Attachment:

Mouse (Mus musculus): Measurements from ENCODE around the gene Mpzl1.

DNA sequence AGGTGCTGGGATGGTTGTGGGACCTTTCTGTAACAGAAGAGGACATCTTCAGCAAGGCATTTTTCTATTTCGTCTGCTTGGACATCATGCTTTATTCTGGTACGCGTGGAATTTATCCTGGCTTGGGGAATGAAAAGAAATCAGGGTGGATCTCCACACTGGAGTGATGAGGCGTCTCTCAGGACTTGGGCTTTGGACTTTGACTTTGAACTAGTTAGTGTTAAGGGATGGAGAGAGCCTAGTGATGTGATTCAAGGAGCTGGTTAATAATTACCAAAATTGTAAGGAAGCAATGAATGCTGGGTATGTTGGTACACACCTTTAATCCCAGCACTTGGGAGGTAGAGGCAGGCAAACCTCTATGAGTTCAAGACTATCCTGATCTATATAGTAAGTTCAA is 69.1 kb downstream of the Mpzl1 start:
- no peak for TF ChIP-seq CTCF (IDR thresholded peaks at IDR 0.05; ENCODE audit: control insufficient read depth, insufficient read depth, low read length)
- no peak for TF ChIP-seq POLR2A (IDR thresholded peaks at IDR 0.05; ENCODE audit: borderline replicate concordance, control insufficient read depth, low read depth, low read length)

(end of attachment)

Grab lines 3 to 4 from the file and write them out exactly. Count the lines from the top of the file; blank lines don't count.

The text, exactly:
- no peak for TF ChIP-seq CTCF (IDR thresholded peaks at IDR 0.05; ENCODE audit: control insufficient read depth, insufficient read depth, low read length)
- no peak for TF ChIP-seq POLR2A (IDR thresholded peaks at IDR 0.05; ENCODE audit: borderline replicate concordance, control insufficient read depth, low read depth, low read length)